The Essence of the Analysis of Deeds
(Karma-vibhaṅga-sāra)

An early Sanskritised Prakrit text giving lists of good deeds and bad deeds and their results.

translated by
Ānandajoti Bhikkhu
(December, 2019/2563)

 

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Cover

 

Html Table of Contents

Introduction

1-14 Health and Wealth

15-22 Rebirths

23-50 Permutations

51-61 Unwholesome Deeds

62-80 Wholesome Deeds

 

Preface

This translation is based on the text included in Mahā-karma-vibhaṅga and edited by Sylvain Lévi (Paris, 1932), with some small corrections which are noted as they occur. I have repunctuated throughout, and changed the numbering system to Arabic. I have also divided it into sections, and added headings for easier navigation.

The Karma-vibhaṅgam Lévi called it the Mahā-karma-vibhaṅga-sūtram, but there seems to be no textual support for the designation, and the Buddha refers to it simply as Karma-vibhaṅgam. appears to be an expansion of a discourse similar to the Cūḷa-kamma-vibhaṅga-sutta found in the Pāḷi Majjhima-nikāya (MN 135), where very much the same sorts of questions and answers appear, but in a much more abbreviated and abstract form. Only 14 states are explained in MN 135: short life, long life, illness, health, ugliness, beauty, undistinguished, distinguished, poverty, riches, low-born, high-born, stupidity and wisdom. These fourteen make up the first section of Karma-vibhaṅga – though in a slightly different order – where they are explained in much more detail than the MN discourse. There are then 66 more sections added to the list. However, they do not follow the same formula set up in these 14.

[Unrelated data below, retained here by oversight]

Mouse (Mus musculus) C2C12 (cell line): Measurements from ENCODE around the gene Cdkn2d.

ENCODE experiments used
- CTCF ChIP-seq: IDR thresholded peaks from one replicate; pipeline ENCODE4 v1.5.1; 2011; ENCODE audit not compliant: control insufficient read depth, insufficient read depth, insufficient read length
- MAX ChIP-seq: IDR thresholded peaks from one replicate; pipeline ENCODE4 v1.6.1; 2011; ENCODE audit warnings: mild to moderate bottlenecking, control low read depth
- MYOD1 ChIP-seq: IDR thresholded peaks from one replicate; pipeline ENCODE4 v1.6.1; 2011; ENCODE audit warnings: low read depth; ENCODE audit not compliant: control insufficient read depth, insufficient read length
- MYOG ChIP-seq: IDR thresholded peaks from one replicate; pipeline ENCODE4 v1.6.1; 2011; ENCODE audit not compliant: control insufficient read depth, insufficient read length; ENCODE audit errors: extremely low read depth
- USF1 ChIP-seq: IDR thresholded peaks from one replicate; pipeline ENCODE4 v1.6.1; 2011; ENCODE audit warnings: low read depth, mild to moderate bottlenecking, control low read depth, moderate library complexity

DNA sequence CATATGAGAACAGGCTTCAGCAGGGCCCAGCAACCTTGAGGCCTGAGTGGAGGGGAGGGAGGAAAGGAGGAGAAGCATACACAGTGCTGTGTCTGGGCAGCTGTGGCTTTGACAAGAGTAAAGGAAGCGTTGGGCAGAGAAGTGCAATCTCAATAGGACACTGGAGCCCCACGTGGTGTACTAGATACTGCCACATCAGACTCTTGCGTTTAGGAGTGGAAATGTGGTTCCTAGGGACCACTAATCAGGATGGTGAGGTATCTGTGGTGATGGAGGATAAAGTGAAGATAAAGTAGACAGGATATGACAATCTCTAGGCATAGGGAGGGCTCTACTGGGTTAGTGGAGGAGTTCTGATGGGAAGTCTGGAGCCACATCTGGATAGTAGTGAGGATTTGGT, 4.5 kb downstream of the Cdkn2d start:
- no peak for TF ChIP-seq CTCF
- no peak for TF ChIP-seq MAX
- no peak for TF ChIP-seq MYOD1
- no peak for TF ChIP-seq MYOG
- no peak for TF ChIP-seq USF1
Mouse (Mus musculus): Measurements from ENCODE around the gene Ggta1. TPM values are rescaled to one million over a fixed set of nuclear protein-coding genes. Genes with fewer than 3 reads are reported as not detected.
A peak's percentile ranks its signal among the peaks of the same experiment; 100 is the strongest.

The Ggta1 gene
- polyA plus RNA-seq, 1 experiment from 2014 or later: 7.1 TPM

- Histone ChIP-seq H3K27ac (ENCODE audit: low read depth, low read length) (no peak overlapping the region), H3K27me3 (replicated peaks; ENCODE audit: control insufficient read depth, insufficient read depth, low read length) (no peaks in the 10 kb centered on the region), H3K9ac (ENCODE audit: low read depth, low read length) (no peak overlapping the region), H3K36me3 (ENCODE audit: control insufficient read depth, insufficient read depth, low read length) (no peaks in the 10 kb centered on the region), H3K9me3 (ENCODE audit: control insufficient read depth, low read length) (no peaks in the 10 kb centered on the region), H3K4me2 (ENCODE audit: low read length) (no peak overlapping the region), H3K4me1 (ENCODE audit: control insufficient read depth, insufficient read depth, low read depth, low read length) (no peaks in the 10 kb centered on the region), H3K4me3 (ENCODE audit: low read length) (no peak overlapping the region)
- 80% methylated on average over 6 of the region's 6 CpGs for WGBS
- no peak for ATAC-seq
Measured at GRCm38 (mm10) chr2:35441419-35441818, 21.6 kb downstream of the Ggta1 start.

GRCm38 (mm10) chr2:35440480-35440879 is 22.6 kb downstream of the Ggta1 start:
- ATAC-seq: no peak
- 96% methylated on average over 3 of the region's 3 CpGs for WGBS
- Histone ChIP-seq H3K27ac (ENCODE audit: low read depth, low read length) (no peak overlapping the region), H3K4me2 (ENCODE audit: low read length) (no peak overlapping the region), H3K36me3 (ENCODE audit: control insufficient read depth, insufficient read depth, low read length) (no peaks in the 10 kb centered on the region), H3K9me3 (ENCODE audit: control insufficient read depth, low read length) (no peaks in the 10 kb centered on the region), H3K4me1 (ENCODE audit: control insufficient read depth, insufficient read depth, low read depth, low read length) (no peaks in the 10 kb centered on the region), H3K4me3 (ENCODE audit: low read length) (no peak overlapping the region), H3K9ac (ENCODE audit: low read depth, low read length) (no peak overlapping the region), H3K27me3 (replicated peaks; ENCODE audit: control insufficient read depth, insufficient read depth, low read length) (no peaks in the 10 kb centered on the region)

In the Pāḷi discourses the protagonist appears under the name Subha Todeyyaputta, while here he is called Śuka Taudeyaputra. The same story regarding Śuka’s father that is outlined in the Introduction below is also recorded in the Majjhima-nikāya-aṭṭhakathā, in the commentary on Subha-sutta MN 99; and this same Subha appears, after the Buddha’s parinirvāṇa, at DN 10 in discussion with Ven. Ānanda.

The discourse can be divided into six sections, there is a long, and rather repetitous Introduction in which the scene is set for the discourse. Then comes section one, which in outline is similar to the Pāḷi discourse, asking fourteen questions. The replies, however, are much more elaborate than we find in the Pāḷi.

The second section asks similar questions, but related to specific causes for rebirth. The third section, which I have named Permutations, asks a series of variant questions in which various factors are either present or absent.

The last two sections differ again, asking about unwholesome and wholesome deeds and their results. The major difference here is that whereas in the first sections many deeds led to one result, here one deed leads to many results, including interestingly enough effects on the environment, which is only seen as an indirect consequence in the early discourses.

The original text has many stories to illustrate the teachings, which are drawn from basic teachings in the discourses, and from Jātaka and other traditional stories. In this Sāra only the teachings are given at present. The illustrative stories, some of which are very long, have been omitted. It appears from their absence in the Pāḷi and Chinese parallels that they are probably late additions to the fundamental text anyway. Here I have inserted {Examples} wherever they are omitted, which is not in every set. A little under half of the teachings had no examples provided.

Ānandajoti Bhikkhu
December, 2019